Printing is essentially the same as for the other intaglio techniques, but extra care is taken to preserve the burr. After the image is finished the artist applies ink to the plate with a dauber.  Once the plate is completely covered with a thin layer, a tarlatan cloth is used to wipe away excess ink, and paper may be used for a final wipe of the lightest areas of the image. Some printmakers will use their bare hand instead to wipe these areas. Once the desired amount of ink is removed, the plate is run through an etching press along with a piece of dampened paper to produce a print.


Tomáš Hřivnáč: Ochlazení
Drypoint
 

Aquatint

The name aquatint comes from Italian word acquatinta which means coloured water. Aquatint really reminds water-colour painting and invention of this technique was coused by  the need to make print closer to water-colour and print continuous colour areas. Aquatint is still very popular among contemporary printmakers especially when combining various printing techniques.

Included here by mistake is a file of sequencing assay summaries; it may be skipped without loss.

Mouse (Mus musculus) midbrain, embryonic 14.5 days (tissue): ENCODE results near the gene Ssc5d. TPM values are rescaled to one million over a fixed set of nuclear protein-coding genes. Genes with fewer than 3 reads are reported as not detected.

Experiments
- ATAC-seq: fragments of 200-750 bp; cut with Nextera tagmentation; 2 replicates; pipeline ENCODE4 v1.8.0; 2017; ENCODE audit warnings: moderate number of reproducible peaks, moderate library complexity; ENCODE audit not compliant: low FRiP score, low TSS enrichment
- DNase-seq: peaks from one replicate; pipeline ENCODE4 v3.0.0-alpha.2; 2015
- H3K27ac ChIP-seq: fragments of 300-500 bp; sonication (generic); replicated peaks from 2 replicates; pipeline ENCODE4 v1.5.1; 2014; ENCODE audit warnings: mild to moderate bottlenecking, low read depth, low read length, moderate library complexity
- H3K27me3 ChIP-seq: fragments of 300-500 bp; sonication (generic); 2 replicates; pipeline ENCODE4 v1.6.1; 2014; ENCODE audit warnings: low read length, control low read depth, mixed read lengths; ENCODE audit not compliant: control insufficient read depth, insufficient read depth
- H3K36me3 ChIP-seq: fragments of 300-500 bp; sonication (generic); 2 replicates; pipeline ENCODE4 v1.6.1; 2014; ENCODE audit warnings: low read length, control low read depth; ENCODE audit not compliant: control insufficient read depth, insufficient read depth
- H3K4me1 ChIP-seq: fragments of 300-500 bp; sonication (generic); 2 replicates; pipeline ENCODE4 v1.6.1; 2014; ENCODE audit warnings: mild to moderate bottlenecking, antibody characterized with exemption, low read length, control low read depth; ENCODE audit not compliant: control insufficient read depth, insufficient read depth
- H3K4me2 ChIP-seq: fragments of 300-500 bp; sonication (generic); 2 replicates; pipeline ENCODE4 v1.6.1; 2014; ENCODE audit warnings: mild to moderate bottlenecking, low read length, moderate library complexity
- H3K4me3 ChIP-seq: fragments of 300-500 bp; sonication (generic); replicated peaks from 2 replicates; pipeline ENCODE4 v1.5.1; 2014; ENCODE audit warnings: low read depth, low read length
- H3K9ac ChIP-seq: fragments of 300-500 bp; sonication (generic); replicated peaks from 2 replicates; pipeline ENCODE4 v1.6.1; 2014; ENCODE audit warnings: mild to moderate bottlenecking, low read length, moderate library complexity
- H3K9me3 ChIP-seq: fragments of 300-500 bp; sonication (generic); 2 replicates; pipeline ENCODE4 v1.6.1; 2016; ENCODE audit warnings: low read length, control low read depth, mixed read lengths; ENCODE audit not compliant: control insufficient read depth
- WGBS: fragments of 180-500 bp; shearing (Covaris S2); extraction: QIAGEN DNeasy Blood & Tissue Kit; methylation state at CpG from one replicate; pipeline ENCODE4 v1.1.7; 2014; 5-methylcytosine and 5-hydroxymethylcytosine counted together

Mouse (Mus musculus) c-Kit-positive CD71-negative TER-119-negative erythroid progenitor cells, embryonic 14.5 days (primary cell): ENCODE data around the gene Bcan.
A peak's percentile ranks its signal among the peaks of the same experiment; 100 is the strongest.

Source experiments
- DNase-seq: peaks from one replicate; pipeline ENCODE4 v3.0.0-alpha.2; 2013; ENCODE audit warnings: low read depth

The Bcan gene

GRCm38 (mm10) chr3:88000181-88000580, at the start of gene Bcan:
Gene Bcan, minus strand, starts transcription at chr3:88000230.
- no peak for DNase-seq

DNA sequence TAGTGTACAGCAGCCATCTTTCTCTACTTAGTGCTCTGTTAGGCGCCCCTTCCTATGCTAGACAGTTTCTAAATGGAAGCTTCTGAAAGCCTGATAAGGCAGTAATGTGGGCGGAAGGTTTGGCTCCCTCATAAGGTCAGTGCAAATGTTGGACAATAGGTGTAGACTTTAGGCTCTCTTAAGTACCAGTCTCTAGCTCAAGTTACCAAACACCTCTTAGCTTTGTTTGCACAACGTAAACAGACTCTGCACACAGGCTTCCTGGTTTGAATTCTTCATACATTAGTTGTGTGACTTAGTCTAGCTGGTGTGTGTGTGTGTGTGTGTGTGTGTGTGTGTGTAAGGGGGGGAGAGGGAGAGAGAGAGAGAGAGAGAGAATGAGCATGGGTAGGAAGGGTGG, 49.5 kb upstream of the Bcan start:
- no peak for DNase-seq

Like etching, aquatint technique involves the application of acid to make marks in a metal plate. Where the etching technique uses a needle to make lines that retain ink, aquatint relies on powdered rosin which is acid resistant in the ground to create a tonal effect.

 

The rosin is applied in a light dusting by a fan booth, the rosin is then cooked until set on the plate. At this time the rosin can be burnished or scratched out to affect its tonal qualities. The tonal variation is controlled by the level of acid exposure over large areas, and thus the image is shaped by large sections at a time.


Ladislav Čepelák: Motýli 624 aquatint
 

Mezzotint